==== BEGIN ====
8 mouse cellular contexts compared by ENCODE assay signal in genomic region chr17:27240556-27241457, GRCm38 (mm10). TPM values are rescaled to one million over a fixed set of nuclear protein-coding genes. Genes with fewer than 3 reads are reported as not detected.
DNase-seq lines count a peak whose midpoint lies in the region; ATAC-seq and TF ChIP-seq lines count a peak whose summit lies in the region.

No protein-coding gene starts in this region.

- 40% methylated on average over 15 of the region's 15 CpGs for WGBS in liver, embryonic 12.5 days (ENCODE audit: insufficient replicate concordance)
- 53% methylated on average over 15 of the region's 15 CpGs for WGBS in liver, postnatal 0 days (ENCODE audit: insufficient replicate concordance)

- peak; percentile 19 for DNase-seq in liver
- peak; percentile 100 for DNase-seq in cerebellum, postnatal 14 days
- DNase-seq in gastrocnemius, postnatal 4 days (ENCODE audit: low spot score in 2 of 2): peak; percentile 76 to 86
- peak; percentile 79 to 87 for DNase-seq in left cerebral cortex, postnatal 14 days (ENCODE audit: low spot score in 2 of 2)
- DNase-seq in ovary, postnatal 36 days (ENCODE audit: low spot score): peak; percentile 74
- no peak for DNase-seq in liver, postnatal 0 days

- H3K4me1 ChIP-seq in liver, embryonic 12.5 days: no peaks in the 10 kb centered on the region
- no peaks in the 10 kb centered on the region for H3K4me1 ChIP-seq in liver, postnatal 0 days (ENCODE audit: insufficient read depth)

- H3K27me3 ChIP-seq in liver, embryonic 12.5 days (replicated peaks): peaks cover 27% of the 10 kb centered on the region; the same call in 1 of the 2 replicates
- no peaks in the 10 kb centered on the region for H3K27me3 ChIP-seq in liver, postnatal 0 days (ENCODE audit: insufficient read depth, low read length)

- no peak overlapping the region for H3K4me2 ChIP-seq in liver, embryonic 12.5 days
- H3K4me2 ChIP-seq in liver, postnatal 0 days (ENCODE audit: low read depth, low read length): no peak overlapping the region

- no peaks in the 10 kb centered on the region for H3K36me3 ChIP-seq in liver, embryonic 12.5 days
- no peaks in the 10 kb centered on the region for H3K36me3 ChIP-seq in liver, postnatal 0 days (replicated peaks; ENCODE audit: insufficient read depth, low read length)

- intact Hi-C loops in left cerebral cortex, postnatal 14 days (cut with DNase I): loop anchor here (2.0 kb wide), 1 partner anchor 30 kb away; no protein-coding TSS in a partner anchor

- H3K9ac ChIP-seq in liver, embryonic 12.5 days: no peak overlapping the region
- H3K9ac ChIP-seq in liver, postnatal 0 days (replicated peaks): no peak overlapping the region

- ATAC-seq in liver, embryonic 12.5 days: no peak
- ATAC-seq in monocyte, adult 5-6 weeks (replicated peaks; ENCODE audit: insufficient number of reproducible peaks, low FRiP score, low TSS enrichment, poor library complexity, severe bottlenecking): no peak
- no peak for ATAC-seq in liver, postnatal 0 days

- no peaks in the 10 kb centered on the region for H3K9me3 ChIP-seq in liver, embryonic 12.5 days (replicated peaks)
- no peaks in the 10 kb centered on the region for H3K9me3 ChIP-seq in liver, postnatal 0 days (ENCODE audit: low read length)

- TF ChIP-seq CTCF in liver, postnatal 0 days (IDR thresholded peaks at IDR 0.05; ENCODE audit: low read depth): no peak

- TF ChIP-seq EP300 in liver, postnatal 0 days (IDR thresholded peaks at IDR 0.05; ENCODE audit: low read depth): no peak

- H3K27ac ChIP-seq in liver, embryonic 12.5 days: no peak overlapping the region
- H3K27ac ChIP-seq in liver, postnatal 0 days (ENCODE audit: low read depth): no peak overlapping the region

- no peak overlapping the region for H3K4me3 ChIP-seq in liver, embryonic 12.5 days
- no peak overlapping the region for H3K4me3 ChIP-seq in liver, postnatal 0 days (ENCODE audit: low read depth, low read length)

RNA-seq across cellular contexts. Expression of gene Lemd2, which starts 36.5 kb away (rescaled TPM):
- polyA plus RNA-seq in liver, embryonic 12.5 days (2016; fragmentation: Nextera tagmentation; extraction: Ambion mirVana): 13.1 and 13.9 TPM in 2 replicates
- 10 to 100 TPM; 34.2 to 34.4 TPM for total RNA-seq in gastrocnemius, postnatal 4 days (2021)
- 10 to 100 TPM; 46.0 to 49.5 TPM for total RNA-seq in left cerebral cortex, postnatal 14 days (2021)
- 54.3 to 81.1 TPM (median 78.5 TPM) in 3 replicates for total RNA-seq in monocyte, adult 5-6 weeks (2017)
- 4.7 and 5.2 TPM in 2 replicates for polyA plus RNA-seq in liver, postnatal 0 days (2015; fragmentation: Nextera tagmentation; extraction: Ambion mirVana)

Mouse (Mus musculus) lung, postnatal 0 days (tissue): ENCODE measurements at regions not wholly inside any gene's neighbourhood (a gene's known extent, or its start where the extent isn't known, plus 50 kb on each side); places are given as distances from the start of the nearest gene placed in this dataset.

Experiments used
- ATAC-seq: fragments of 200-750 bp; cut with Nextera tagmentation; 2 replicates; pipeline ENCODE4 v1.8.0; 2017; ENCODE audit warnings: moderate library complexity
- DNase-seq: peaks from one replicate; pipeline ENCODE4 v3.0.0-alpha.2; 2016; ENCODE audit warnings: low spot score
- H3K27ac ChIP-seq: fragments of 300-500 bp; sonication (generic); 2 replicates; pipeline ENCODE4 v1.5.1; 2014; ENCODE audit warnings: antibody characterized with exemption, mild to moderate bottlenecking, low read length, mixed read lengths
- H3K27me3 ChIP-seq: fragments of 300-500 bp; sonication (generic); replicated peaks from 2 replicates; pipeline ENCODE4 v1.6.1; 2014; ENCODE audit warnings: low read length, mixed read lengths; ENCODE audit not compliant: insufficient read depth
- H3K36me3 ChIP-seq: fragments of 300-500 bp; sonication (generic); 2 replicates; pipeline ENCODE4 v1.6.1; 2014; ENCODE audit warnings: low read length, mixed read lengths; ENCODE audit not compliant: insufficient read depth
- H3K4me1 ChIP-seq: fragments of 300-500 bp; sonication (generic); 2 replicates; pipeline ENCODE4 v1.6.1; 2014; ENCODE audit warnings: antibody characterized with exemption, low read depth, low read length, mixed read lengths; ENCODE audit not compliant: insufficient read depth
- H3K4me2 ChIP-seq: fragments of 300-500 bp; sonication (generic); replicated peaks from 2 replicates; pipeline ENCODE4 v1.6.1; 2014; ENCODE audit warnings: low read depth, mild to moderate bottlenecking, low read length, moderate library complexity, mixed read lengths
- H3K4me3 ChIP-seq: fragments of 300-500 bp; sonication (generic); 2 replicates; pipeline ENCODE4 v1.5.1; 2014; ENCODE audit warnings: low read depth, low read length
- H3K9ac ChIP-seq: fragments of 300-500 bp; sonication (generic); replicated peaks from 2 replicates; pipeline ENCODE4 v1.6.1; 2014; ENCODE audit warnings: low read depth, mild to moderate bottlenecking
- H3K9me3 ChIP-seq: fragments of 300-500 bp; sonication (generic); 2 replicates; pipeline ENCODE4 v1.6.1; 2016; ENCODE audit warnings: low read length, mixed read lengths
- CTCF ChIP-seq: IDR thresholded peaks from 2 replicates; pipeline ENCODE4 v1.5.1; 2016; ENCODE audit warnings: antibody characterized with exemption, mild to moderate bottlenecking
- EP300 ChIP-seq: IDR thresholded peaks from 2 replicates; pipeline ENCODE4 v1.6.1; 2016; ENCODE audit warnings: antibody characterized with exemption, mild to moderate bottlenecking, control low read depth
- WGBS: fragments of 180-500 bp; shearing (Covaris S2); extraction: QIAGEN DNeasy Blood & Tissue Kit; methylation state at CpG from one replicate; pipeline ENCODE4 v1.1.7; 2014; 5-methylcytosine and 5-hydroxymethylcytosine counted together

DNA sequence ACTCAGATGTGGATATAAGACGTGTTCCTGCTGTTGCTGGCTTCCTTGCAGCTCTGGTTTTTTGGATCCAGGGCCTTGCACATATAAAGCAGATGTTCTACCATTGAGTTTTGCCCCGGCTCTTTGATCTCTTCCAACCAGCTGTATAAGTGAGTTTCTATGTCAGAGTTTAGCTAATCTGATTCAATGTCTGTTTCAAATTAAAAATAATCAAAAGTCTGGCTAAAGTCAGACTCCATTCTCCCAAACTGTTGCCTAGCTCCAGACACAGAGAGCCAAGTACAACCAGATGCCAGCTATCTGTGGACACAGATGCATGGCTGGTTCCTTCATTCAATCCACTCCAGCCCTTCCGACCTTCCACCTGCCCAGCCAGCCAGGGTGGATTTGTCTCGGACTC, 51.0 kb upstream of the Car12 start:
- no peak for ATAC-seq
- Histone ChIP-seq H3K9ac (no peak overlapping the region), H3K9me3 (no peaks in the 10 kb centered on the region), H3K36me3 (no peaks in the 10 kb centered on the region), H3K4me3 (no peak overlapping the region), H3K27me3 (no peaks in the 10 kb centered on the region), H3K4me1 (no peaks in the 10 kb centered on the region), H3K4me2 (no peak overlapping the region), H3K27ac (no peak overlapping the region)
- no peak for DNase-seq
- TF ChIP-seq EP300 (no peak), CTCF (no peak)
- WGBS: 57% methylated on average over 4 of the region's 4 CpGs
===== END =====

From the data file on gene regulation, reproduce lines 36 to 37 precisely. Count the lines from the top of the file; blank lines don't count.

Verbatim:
- 10 to 100 TPM; 34.2 to 34.4 TPM for total RNA-seq in gastrocnemius, postnatal 4 days (2021)
- 10 to 100 TPM; 46.0 to 49.5 TPM for total RNA-seq in left cerebral cortex, postnatal 14 days (2021)